Abstract: Synthetic biology holds the promise of allowing us to engineer living beings. I will start by reviewing some examples where mathematical models have been successful in synthetic biology. One such example is a synthetic gene oscillator in Escherichia coli that exhibits robust temperature compensation -- it maintains a constant period over a range of ambient temperatures. A mathematical model predicted and experiments confirmed the particular mechanisms that lead to temperature compensation despite Arrhenius scaling of the biochemical reaction rates. Such successes are encouraging. But how far can our theoretical models take us? I will argue that our models are still fairly coarse, and do not adequately describe all the important properties of genetic signaling networks. For instance, "transcriptional delay" - the delay between the start of protein production and the time a mature protein finds a downstream target - can have a significant impact on the dynamics of gene circuits. Such delay can inhibit transitions between states of bistable genetic networks, as well as destabilize steady states in other networks. I will show how these effects can be described by reduced, non-Markovian models that are quite different from established models. I will also discuss work with experimental collaborators to characterize the distribution of this delay.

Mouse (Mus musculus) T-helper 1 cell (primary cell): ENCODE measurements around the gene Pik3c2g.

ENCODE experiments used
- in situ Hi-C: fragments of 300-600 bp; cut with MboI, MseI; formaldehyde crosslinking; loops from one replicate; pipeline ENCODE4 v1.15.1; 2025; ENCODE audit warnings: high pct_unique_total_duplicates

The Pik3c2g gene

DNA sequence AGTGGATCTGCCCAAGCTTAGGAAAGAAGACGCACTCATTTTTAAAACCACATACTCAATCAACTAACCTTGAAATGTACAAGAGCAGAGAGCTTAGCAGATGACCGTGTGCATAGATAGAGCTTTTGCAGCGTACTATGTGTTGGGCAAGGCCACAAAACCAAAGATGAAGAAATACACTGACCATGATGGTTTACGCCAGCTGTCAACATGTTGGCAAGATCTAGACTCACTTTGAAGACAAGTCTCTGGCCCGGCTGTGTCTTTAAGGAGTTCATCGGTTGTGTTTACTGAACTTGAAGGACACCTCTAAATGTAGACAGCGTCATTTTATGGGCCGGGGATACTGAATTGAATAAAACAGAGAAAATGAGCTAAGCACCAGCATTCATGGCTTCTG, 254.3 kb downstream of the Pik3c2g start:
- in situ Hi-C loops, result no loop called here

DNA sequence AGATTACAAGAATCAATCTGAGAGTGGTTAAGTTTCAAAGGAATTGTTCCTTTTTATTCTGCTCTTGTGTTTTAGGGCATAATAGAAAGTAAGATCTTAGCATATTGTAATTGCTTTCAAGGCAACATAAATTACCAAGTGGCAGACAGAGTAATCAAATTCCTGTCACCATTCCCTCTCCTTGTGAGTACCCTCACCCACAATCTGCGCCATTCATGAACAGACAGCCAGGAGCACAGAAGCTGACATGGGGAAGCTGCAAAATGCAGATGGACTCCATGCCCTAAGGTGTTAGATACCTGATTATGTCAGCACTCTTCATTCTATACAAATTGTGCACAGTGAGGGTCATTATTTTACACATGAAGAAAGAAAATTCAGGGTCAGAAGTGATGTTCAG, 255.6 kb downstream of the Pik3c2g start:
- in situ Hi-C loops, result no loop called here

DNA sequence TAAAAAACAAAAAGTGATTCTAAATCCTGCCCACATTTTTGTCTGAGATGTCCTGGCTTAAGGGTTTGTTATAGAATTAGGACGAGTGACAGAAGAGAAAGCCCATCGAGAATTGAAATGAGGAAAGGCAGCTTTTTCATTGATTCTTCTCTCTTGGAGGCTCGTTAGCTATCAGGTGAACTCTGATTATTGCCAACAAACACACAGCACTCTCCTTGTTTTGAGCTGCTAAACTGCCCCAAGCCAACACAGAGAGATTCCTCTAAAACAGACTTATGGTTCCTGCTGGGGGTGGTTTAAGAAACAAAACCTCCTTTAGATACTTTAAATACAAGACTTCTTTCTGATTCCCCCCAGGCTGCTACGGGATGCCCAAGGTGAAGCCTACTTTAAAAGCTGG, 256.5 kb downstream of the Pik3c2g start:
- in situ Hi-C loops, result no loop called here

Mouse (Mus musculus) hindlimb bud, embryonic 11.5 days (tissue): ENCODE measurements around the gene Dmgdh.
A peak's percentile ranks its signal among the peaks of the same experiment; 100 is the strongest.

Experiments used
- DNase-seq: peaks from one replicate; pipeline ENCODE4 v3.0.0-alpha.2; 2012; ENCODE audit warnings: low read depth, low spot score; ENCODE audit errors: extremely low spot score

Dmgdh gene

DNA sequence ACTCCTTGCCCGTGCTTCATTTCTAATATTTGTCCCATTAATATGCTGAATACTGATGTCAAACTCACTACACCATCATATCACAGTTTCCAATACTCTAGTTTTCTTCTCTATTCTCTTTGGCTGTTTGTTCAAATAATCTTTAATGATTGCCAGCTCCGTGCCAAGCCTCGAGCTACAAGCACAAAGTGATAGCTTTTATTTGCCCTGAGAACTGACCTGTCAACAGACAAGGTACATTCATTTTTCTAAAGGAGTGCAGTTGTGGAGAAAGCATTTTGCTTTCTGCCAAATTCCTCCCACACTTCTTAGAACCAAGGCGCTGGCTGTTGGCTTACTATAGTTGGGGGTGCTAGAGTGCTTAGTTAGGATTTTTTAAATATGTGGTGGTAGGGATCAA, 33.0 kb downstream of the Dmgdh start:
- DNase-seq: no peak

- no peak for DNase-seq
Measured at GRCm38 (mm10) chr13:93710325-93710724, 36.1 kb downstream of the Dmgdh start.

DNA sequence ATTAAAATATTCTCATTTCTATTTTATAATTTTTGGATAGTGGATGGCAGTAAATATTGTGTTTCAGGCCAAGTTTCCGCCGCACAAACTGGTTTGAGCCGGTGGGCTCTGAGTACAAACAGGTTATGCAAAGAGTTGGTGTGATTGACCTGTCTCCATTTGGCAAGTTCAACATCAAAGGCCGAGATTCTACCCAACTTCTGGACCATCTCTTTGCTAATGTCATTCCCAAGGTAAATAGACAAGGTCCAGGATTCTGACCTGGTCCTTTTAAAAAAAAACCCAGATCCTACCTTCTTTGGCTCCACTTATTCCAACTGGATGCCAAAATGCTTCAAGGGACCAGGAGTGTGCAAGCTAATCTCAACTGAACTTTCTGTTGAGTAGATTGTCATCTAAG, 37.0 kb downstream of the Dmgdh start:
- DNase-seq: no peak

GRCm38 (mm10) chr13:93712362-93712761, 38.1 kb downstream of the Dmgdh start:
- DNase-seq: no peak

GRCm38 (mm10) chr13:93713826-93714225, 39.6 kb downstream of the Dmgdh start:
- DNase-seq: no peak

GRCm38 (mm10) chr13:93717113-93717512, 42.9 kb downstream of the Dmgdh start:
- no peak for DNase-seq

3:00 pm in 243 Altgeld Hall,Thursday, November 7, 2013

Intersection Multiplicity of Serre in the Unramified Case

Chris Skalit (University of Chicago)

Abstract: Let $A$ be a regular local ring whose completion is a power series ring over a DVR. For properly-meeting subschemes of complimentary dimension, $Y, Z \subseteq \operatorname{Spec} A$, we show that the Serre intersection multiplicity, $\chi(\mathcal{O}_{Y},\mathcal{O}_Z) = \sum{(-1)^i \ell (\operatorname{Tor}_i^A(\mathcal{O}_Y,\mathcal{O}_Z))}$, is bounded below by the product of the multiplicities of $Y$ and $Z$. For those cases in which this bound is achieved, we investigate the implications it has for $Y, Z$, and their strict transforms on the blowup.

4:00 pm in 245 Altgeld Hall,Thursday, November 7, 2013

Intrinsic Diophantine approximation on spheres

Dmitry Kleinbock (Brandeis)

Abstract: The goal of the talk is to quantify the density of rational points in the unit sphere $S^n$ using a connection between the distribution of rational points on $S^n$ and homogeneous dynamics. This improves on recent results of Ghosh, Gorodnik and Nevo. Joint work with Lior Fishman, Keith Merrill and David Simmons.